The Act of Union with Ireland
From 'A History of the British Nation' by AD Innes, 1912
The conclusion forced upon Cornwallis in Ireland and upon Pitt in England [following the 1797 Rising in Ireland] was that the sister island would never have a healthy government except through an incorporating union with Great Britain. The complete absorption of power by the Irish oligarchy, their provocative oppression before the rebellion, and their tyrannous abuse of their position when it was over, were condemned by Cornwallis in the strongest terms, though perhaps his condemnation was more inclusive and more sweeping than the circumstances altogether warranted. But the outstanding fact remained that government by the oligarchy was intolerable, and would inevitably keep the country in a state of seething sedition.
On the other hand, if the very much larger subject population were admitted to political equality, they in their turn would be overwhelmingly predominant, and would show very little mercy in penalising their former rulers for all the misdeeds of the past. An incorporating union would give the control to the parliament at Westminster, which could deal out even-handed justice, since it would be dominated by neither of the Irish parties; and at the same time there would be no Nationalist grievance, because Ireland would stand on the same footing in the Imperial parliament as England and Scotland - a very different thing from the state of affairs before 1782, when a British parliament in which Ireland was unrepresented actively controlled the government of Ireland. An incorporating union therefore was the condition without which it was vain to hope for a loyal and peaceful Ireland.
Royal Refusal of Pitt's Reforms
But neither Pitt nor Cornwallis imagined that a union would of itself suffice to make Ireland peaceful and loyal. There was in any case the initial difficulty that the Irish Nationalist sentiment was as strong as; it had been in Scotland at the beginning of the century. The majority of Irishmen from Grattan himself down believed that the country could work out its own salvation under a reformed government; that is, the leaders of Irish opinion believed that if the grievances of the Catholic population were removed and the parliament were made truly representative, the vengeful spirit would fade, animosities would die down, and Ireland would justify the confidence that had been reposed in her. The mere fact that these leaders resented the loss of independence made it all the more imperative, if Irish loyalty was to be attained, that a union should be accompanied by the decisive removal of grievances.
The fatal defect of the Union was that Pitt, aware of this necessity, allowed it to be understood in Ireland that the Act of Union would be accompanied by the removal of the acknowledged grievances, without himself taking steps to make the reforms an integral part of the Union. And when the Union had been carried, the English minister found himself brought up against the blank wall of the king's absolute refusal to remedy the grievances of the Catholics. Pitt and others salved their consciences by resignation, but that was the end. Pitt gave the king his promise not to raise the question again, and he returned to office when his presence was again imperatively needed at the helm, without making the fulfilment of his pledges a condition.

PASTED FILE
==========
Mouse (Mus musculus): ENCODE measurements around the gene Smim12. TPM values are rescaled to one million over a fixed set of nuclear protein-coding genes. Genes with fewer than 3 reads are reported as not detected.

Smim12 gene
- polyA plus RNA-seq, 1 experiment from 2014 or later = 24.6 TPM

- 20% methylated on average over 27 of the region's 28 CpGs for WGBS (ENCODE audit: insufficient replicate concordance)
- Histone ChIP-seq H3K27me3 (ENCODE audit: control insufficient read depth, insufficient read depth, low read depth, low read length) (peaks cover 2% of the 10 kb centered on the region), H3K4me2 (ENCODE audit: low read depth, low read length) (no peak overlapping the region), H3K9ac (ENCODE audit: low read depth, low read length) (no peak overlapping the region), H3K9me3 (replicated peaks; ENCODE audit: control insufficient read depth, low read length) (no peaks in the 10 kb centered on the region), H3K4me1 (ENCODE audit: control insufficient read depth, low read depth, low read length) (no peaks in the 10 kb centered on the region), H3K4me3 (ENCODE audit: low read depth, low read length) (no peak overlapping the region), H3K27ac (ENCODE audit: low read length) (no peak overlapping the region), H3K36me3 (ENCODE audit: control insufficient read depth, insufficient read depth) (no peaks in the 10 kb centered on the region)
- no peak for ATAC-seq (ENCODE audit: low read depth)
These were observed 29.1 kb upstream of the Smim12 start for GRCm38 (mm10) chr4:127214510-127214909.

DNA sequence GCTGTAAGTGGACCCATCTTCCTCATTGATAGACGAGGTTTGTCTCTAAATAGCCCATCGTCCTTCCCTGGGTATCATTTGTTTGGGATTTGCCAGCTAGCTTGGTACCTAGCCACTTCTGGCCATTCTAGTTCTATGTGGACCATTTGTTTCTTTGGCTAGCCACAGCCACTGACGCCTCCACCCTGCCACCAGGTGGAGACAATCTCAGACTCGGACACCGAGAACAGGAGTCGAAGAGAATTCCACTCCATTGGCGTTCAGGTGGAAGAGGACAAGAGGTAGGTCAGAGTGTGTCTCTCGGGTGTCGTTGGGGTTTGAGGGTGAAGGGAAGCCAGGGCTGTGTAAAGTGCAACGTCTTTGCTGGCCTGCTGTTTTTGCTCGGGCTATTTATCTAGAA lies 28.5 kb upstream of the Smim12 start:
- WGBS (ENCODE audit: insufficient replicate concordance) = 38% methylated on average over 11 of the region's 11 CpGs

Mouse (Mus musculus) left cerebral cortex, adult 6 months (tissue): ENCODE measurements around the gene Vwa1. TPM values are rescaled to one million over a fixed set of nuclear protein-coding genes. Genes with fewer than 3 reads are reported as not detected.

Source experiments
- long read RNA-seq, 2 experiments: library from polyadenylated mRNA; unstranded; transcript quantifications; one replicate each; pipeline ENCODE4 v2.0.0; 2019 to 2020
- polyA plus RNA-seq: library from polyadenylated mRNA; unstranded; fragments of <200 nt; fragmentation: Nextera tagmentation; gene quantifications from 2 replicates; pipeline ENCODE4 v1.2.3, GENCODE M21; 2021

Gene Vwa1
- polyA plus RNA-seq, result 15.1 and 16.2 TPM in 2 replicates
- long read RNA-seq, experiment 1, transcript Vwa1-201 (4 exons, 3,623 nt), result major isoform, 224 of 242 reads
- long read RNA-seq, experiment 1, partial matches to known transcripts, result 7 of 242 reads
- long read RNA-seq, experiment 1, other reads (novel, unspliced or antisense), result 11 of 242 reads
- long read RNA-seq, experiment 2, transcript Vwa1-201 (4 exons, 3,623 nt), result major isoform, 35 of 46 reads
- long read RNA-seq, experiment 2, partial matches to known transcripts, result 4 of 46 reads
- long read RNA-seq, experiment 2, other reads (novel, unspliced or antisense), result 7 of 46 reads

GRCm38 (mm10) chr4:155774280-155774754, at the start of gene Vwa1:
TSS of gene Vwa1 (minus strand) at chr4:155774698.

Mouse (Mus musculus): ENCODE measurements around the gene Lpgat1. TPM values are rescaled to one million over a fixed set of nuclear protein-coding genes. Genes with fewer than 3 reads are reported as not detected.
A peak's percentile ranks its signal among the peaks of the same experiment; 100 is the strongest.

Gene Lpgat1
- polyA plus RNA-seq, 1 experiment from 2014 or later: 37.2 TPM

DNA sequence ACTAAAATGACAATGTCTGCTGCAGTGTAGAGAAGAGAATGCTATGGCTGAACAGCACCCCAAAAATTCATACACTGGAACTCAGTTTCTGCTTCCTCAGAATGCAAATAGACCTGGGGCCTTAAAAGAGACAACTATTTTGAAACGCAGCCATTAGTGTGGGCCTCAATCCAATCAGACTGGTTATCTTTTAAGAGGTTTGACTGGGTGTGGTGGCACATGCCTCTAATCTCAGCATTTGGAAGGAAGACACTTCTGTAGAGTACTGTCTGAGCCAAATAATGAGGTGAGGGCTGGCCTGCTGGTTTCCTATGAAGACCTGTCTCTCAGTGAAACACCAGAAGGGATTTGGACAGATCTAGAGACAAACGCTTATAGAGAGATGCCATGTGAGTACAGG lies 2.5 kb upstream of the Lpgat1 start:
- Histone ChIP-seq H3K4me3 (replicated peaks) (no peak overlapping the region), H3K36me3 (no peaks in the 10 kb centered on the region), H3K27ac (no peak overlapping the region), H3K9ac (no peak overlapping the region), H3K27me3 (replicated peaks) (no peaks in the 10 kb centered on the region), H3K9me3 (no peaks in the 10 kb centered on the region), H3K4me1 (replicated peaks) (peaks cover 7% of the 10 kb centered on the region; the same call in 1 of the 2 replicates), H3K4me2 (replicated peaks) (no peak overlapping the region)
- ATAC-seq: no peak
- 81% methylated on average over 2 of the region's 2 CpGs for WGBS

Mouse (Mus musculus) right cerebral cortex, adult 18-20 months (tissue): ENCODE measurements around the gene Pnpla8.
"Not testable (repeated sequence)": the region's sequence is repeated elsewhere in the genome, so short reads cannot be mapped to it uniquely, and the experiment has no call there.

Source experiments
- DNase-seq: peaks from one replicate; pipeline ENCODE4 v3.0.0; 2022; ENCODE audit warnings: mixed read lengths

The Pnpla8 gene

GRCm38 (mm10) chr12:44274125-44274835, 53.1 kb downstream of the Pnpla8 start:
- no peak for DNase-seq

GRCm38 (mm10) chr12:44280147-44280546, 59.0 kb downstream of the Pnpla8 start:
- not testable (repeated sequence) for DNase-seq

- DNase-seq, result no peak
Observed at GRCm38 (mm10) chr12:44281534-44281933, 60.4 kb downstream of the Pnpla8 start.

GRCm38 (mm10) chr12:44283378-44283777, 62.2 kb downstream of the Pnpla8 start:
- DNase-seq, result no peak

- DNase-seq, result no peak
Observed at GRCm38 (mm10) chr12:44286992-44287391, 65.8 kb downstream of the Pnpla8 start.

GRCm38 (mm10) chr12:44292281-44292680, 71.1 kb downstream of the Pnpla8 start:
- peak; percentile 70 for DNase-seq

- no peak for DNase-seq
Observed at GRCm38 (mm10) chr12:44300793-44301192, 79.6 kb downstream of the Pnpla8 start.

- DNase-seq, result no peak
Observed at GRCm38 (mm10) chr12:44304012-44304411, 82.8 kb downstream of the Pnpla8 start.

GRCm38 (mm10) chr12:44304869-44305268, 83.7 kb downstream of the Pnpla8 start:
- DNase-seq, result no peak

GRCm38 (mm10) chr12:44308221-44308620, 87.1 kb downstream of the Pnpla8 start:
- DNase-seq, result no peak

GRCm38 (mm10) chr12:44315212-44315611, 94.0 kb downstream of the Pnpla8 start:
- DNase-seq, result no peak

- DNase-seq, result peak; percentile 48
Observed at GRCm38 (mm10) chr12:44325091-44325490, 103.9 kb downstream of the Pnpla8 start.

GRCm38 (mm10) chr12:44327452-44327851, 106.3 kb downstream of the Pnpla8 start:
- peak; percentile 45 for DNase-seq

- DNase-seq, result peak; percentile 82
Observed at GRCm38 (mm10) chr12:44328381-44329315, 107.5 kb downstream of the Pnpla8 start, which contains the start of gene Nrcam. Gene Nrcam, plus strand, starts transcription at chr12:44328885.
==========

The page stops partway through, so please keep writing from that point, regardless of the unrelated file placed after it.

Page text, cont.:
The proposal for an incorporating union was approved by large majorities at Westminster, but was virtually defeated - that is, it was passed by a majority of only one - in the Irish House of Commons when introduced in 1799 by Lord Castlereagh, who was chief secretary to Cornwallis. But Pitt, bent on the measure, decided that the assent of the Irish parliament must be obtained at whatever cost. Cornwallis, the most straightforward of statesmen, certainly believed that he had authority to obtain the support of Catholic opinion by at least implying that the religious grievance would be removed. But the vital matter was to procure a majority in parliament. Pitt and his most effective agent, Castlereagh, were entirely opposed to testing public opinion by a general election. The simpler plan was followed of applying a vigorous and unqualified corruption to convert opponents of the measure into friends. Peerages, places, and pensions were lavishly promised or scattered; there may not have been bribery in the most literal sense, but every man who had his price obtained it. In the year 1800 the Acts of Union were passed both by the British and Irish parliaments, and in 1801 the first parliament of the United Kingdom of Great Britain and Ireland met at Westminster.
The new legislature
The Act united the legislatures, giving Ireland one hundred representatives; the Irish peers elected twenty-eight representatives of their number to sit in the House of Lords, while those who were excluded from that chamber were eligible to the House of Commons for any English or Scottish constituencies; and Ireland was to contribute two-seventeenths to the imperial revenue. But she still remained with a separate administration and a separate judicial system, with her effective government controlled by the viceroy, who himself continued to be influenced mainly by the ascendency party; and if she was at last and decisively freed from all commercial restrictions and placed on the same footing as the sister island, the pledges to the Catholics were ignored, and their, grievances, with those of the Protestant dissenters, remained unremedied. As for the reform of representation, that could hardly have been carried out without corresponding reforms in England, where the fear of the French Revolution, of Jacobinism and anarchy, deferred any such measure for a generation.